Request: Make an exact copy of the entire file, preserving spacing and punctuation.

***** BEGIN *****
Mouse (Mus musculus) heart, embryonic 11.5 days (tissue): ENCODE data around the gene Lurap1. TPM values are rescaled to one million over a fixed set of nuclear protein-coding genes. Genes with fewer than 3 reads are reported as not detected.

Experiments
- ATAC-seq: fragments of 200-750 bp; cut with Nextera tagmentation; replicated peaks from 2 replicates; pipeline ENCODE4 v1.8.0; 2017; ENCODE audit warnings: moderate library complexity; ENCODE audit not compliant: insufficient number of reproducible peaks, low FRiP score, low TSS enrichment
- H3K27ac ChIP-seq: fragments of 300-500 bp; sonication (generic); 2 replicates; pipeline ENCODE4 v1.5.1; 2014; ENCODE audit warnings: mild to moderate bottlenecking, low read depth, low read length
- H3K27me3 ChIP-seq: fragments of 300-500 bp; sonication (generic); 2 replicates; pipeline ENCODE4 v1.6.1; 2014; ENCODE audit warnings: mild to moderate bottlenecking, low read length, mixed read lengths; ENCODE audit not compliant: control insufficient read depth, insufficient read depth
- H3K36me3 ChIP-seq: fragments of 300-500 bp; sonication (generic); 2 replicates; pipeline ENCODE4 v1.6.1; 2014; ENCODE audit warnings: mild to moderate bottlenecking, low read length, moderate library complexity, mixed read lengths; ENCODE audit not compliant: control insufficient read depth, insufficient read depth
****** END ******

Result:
Mouse (Mus musculus) heart, embryonic 11.5 days (tissue): ENCODE data around the gene Lurap1. TPM values are rescaled to one million over a fixed set of nuclear protein-coding genes. Genes with fewer than 3 reads are reported as not detected.

Experiments
- ATAC-seq: fragments of 200-750 bp; cut with Nextera tagmentation; replicated peaks from 2 replicates; pipeline ENCODE4 v1.8.0; 2017; ENCODE audit warnings: moderate library complexity; ENCODE audit not compliant: insufficient number of reproducible peaks, low FRiP score, low TSS enrichment
- H3K27ac ChIP-seq: fragments of 300-500 bp; sonication (generic); 2 replicates; pipeline ENCODE4 v1.5.1; 2014; ENCODE audit warnings: mild to moderate bottlenecking, low read depth, low read length
- H3K27me3 ChIP-seq: fragments of 300-500 bp; sonication (generic); 2 replicates; pipeline ENCODE4 v1.6.1; 2014; ENCODE audit warnings: mild to moderate bottlenecking, low read length, mixed read lengths; ENCODE audit not compliant: control insufficient read depth, insufficient read depth
- H3K36me3 ChIP-seq: fragments of 300-500 bp; sonication (generic); 2 replicates; pipeline ENCODE4 v1.6.1; 2014; ENCODE audit warnings: mild to moderate bottlenecking, low read length, moderate library complexity, mixed read lengths; ENCODE audit not compliant: control insufficient read depth, insufficient read depth